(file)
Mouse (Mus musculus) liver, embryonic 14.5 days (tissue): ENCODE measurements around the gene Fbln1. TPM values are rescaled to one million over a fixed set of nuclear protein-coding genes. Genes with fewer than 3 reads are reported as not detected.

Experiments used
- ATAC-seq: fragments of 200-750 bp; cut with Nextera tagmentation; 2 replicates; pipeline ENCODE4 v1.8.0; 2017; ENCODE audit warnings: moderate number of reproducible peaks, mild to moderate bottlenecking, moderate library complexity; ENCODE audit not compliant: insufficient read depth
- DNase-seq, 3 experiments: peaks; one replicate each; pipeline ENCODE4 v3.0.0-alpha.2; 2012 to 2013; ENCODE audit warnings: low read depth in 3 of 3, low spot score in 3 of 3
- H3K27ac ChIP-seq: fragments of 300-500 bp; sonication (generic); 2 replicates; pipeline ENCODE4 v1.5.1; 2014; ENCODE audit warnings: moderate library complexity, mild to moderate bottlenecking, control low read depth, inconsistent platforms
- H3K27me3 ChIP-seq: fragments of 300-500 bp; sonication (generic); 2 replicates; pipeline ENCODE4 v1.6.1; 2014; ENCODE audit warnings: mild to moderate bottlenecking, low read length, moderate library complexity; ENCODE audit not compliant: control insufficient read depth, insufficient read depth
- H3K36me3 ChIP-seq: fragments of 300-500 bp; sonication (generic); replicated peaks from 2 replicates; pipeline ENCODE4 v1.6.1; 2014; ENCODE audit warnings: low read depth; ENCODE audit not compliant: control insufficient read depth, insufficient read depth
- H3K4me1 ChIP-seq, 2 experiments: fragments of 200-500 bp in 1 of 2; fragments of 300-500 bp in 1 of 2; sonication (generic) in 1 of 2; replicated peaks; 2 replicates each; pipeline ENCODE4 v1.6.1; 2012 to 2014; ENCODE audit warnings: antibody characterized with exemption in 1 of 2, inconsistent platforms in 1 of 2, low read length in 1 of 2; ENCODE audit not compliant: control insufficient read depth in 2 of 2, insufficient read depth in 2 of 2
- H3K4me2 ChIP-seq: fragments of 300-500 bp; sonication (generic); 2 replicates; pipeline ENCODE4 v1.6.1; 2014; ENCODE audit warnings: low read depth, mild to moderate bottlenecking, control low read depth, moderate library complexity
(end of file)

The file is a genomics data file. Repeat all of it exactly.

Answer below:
Mouse (Mus musculus) liver, embryonic 14.5 days (tissue): ENCODE measurements around the gene Fbln1. TPM values are rescaled to one million over a fixed set of nuclear protein-coding genes. Genes with fewer than 3 reads are reported as not detected.

Experiments used
- ATAC-seq: fragments of 200-750 bp; cut with Nextera tagmentation; 2 replicates; pipeline ENCODE4 v1.8.0; 2017; ENCODE audit warnings: moderate number of reproducible peaks, mild to moderate bottlenecking, moderate library complexity; ENCODE audit not compliant: insufficient read depth
- DNase-seq, 3 experiments: peaks; one replicate each; pipeline ENCODE4 v3.0.0-alpha.2; 2012 to 2013; ENCODE audit warnings: low read depth in 3 of 3, low spot score in 3 of 3
- H3K27ac ChIP-seq: fragments of 300-500 bp; sonication (generic); 2 replicates; pipeline ENCODE4 v1.5.1; 2014; ENCODE audit warnings: moderate library complexity, mild to moderate bottlenecking, control low read depth, inconsistent platforms
- H3K27me3 ChIP-seq: fragments of 300-500 bp; sonication (generic); 2 replicates; pipeline ENCODE4 v1.6.1; 2014; ENCODE audit warnings: mild to moderate bottlenecking, low read length, moderate library complexity; ENCODE audit not compliant: control insufficient read depth, insufficient read depth
- H3K36me3 ChIP-seq: fragments of 300-500 bp; sonication (generic); replicated peaks from 2 replicates; pipeline ENCODE4 v1.6.1; 2014; ENCODE audit warnings: low read depth; ENCODE audit not compliant: control insufficient read depth, insufficient read depth
- H3K4me1 ChIP-seq, 2 experiments: fragments of 200-500 bp in 1 of 2; fragments of 300-500 bp in 1 of 2; sonication (generic) in 1 of 2; replicated peaks; 2 replicates each; pipeline ENCODE4 v1.6.1; 2012 to 2014; ENCODE audit warnings: antibody characterized with exemption in 1 of 2, inconsistent platforms in 1 of 2, low read length in 1 of 2; ENCODE audit not compliant: control insufficient read depth in 2 of 2, insufficient read depth in 2 of 2
- H3K4me2 ChIP-seq: fragments of 300-500 bp; sonication (generic); 2 replicates; pipeline ENCODE4 v1.6.1; 2014; ENCODE audit warnings: low read depth, mild to moderate bottlenecking, control low read depth, moderate library complexity